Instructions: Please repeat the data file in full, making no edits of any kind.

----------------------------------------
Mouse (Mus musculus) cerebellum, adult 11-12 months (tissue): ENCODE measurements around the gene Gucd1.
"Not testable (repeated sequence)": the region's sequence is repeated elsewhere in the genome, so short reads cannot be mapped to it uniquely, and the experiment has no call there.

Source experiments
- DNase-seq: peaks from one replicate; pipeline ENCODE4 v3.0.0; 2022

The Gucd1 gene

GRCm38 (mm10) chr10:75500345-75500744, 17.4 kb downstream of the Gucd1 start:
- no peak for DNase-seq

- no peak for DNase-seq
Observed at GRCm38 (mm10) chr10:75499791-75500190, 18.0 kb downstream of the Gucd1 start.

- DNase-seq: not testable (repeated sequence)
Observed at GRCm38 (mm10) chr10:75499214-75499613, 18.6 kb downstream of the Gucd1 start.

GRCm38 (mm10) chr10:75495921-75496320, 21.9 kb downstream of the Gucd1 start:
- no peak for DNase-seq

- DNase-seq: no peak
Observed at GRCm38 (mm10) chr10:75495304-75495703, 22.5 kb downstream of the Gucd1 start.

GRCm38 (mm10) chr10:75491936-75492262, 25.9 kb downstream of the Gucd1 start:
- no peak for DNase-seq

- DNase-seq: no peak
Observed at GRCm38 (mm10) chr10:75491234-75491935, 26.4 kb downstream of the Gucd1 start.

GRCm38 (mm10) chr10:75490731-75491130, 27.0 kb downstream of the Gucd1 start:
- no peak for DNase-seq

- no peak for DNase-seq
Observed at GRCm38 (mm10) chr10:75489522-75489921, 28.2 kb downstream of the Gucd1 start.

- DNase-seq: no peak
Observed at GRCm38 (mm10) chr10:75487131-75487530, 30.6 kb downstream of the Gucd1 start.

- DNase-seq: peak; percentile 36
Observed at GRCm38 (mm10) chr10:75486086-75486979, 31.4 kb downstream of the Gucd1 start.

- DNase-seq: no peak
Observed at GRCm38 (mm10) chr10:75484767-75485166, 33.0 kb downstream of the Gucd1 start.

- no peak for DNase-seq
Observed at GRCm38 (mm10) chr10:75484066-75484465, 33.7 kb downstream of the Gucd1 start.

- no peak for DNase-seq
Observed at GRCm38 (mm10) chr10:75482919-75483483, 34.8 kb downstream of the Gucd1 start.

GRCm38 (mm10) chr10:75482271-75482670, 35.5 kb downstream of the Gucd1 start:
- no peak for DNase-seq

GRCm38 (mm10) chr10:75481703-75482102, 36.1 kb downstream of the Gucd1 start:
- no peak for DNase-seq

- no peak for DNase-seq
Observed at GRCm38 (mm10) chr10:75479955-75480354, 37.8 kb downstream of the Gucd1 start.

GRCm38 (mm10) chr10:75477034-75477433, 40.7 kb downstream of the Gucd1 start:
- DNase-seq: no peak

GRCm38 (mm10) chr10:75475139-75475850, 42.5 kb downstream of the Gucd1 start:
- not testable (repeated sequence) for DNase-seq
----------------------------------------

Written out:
Mouse (Mus musculus) cerebellum, adult 11-12 months (tissue): ENCODE measurements around the gene Gucd1.
"Not testable (repeated sequence)": the region's sequence is repeated elsewhere in the genome, so short reads cannot be mapped to it uniquely, and the experiment has no call there.

Source experiments
- DNase-seq: peaks from one replicate; pipeline ENCODE4 v3.0.0; 2022

The Gucd1 gene

GRCm38 (mm10) chr10:75500345-75500744, 17.4 kb downstream of the Gucd1 start:
- no peak for DNase-seq

- no peak for DNase-seq
Observed at GRCm38 (mm10) chr10:75499791-75500190, 18.0 kb downstream of the Gucd1 start.

- DNase-seq: not testable (repeated sequence)
Observed at GRCm38 (mm10) chr10:75499214-75499613, 18.6 kb downstream of the Gucd1 start.

GRCm38 (mm10) chr10:75495921-75496320, 21.9 kb downstream of the Gucd1 start:
- no peak for DNase-seq

- DNase-seq: no peak
Observed at GRCm38 (mm10) chr10:75495304-75495703, 22.5 kb downstream of the Gucd1 start.

GRCm38 (mm10) chr10:75491936-75492262, 25.9 kb downstream of the Gucd1 start:
- no peak for DNase-seq

- DNase-seq: no peak
Observed at GRCm38 (mm10) chr10:75491234-75491935, 26.4 kb downstream of the Gucd1 start.

GRCm38 (mm10) chr10:75490731-75491130, 27.0 kb downstream of the Gucd1 start:
- no peak for DNase-seq

- no peak for DNase-seq
Observed at GRCm38 (mm10) chr10:75489522-75489921, 28.2 kb downstream of the Gucd1 start.

- DNase-seq: no peak
Observed at GRCm38 (mm10) chr10:75487131-75487530, 30.6 kb downstream of the Gucd1 start.

- DNase-seq: peak; percentile 36
Observed at GRCm38 (mm10) chr10:75486086-75486979, 31.4 kb downstream of the Gucd1 start.

- DNase-seq: no peak
Observed at GRCm38 (mm10) chr10:75484767-75485166, 33.0 kb downstream of the Gucd1 start.

- no peak for DNase-seq
Observed at GRCm38 (mm10) chr10:75484066-75484465, 33.7 kb downstream of the Gucd1 start.

- no peak for DNase-seq
Observed at GRCm38 (mm10) chr10:75482919-75483483, 34.8 kb downstream of the Gucd1 start.

GRCm38 (mm10) chr10:75482271-75482670, 35.5 kb downstream of the Gucd1 start:
- no peak for DNase-seq

GRCm38 (mm10) chr10:75481703-75482102, 36.1 kb downstream of the Gucd1 start:
- no peak for DNase-seq

- no peak for DNase-seq
Observed at GRCm38 (mm10) chr10:75479955-75480354, 37.8 kb downstream of the Gucd1 start.

GRCm38 (mm10) chr10:75477034-75477433, 40.7 kb downstream of the Gucd1 start:
- DNase-seq: no peak

GRCm38 (mm10) chr10:75475139-75475850, 42.5 kb downstream of the Gucd1 start:
- not testable (repeated sequence) for DNase-seq